Meeting climate targets may require reducing meat, dairy consumption

Greenhouse gas emissions from food production may threaten the UN climate target of limiting global warming to 2 degrees Celsius, according to research at Chalmers University of Technology, Sweden.On Monday 31 March the Intergovernmental Panel on Climate Change (IPCC) presents their report on the impacts of climate change.Carbon dioxide emissions from the energy and transportation sectors currently account for the largest share of climate pollution. However, a study from Chalmers now shows that eliminating these emissions would not guarantee staying below the UN limit. Emissions from agriculture threaten to keep increasing as global meat and dairy consumption increases. If agricultural emissions are not addressed, nitrous oxide from fields and methane from livestock may double by 2070. This alone would make meeting the climate target essentially impossible.”We have shown that reducing meat and dairy consumption is key to bringing agricultural climate pollution down to safe levels,” says Fredrik Hedenus, one of the study authors. “Broad dietary change can take a long time. We should already be thinking about how we can make our food more climate friendly.”By 2070, there will be many more of us on this planet. Diets high in meat, milk, cheese, and other food associated with high emissions are expected to become more common. Because agricultural emissions are difficult and expensive to reduce via changes in production methods or technology, these growing numbers of people, eating more meat and dairy, entail increasing amounts of climate pollution from the food sector.”These emissions can be reduced with efficiency gains in meat and dairy production, as well as with the aid of new technology,” says co-author Stefan Wirsenius. “But the potential reductions from these measures are fairly limited and will probably not suffice to keep us within the climate limit, if meat and dairy consumption continue to grow.”Beef and lamb account for the largest agricultural emissions, relative to the energy they provide. …

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An altered gut microbiota can predict diabetes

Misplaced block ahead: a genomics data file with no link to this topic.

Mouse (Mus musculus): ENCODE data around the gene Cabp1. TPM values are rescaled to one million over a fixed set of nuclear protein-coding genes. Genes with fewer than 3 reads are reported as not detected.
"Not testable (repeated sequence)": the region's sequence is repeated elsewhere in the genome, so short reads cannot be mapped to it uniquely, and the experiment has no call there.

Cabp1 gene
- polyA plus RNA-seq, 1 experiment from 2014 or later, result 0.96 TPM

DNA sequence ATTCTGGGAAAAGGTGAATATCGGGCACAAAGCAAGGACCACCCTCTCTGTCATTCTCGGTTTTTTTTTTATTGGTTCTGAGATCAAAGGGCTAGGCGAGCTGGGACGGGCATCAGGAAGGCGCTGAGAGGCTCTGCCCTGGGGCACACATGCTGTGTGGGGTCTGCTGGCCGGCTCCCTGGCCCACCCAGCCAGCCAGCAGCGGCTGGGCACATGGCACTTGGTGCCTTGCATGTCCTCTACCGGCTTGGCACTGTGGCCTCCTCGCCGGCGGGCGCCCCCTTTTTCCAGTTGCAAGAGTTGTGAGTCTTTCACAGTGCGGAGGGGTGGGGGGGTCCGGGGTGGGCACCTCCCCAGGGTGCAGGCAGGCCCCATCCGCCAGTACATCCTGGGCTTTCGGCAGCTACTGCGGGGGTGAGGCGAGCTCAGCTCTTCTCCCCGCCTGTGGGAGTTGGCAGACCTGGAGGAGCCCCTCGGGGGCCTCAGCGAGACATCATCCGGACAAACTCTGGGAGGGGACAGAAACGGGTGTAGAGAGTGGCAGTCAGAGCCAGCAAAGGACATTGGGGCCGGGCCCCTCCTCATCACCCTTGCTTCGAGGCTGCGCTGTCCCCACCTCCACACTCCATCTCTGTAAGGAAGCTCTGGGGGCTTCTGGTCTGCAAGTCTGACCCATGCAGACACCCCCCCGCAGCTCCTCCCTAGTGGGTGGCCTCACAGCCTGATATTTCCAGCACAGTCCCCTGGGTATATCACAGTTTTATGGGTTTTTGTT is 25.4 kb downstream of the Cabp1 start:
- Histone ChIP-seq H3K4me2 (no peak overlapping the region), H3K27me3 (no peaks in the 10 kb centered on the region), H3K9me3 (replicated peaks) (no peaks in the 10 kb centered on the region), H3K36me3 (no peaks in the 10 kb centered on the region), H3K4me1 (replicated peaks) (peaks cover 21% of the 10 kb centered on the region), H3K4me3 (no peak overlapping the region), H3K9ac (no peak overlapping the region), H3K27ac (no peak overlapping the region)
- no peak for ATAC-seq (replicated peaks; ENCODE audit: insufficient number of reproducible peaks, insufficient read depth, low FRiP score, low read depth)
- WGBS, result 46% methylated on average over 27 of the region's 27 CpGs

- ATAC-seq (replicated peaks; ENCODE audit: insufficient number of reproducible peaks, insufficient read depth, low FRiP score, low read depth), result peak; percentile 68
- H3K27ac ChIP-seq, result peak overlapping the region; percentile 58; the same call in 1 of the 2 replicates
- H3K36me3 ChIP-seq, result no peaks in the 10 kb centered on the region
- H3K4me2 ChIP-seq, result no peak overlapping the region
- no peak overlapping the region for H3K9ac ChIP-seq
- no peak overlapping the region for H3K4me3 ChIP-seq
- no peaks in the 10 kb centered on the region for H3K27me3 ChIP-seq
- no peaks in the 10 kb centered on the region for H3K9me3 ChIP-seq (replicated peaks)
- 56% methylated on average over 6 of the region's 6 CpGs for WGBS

June 3, 2013 — Intestinal bacteria may have a greater influence on us than was previously thought. In a study published in the journal Nature on 29 May, researchers at the Sahlgrenska Academy, University of Gothenburg, Sweden and Chalmers University of Technology, Sweden, show that patients with type 2 diabetes have an altered gut microbiota. Their findings have led to a new model to identify patients at increased risk of developing diabetes.The human body contains ten times more bacteria than human cells. Most of these bacteria comprise the normal gut microbiota. Our bodies thus contain a vast number of bacterial genes in addition to the genes in our own cells, and are collectively known as the metagenome.Three Swedish, Gothenburg-based research groups led by Fredrik Bäckhed and Björn Fagergberg, Sahlgrenska Academy, University of Gothenburg, and Jens Nielsen of Chalmers University of Technology compared the metagenome of 145 women with diabetes, impaired glucose tolerance and healthy controls, and showed that women with type 2 diabetes have an altered gut microbiota.Furthermore, healthy women have higher numbers of gut bacteria known to be producers of butyrate, a fatty acid that has previously been linked to beneficial health effect.On the basis of these findings, the researchers developed a new model that can distinguish between patients with type 2 diabetes and healthy women by analysis of the metagenome. This model has better predictive value than the classical predictive markers used today, such as body-mass index and waist-hip ratio.”By examining the patient’s gut microbiota, we could predict which patients are at risk of developing diabetes. The big challenge is to find out whether the composition of the gut microbiota promotes the onset of age-related diabetes. If this is the case, this would indicate new opportunities to prevent the disease,” says Professor Fredrik Bäckhed.”In this study, we have developed new methods to analyze the metagenomic data and have been able to exploit much more of the ‘unknown’ metagenome, that is, the bacteria that have not been previously mapped,” continues Jens Nielsen, Professor of Systems Biology at Chalmers University of Technology. “The study is an excellent example of how novel technologies, developed in connection with Chalmers’ initiative in life science, can assist in analyzing large amounts of data from the clinic.”The study Gut metagenome in European women with normal, impaired and diabetic glucose control was published in Nature on May 29.

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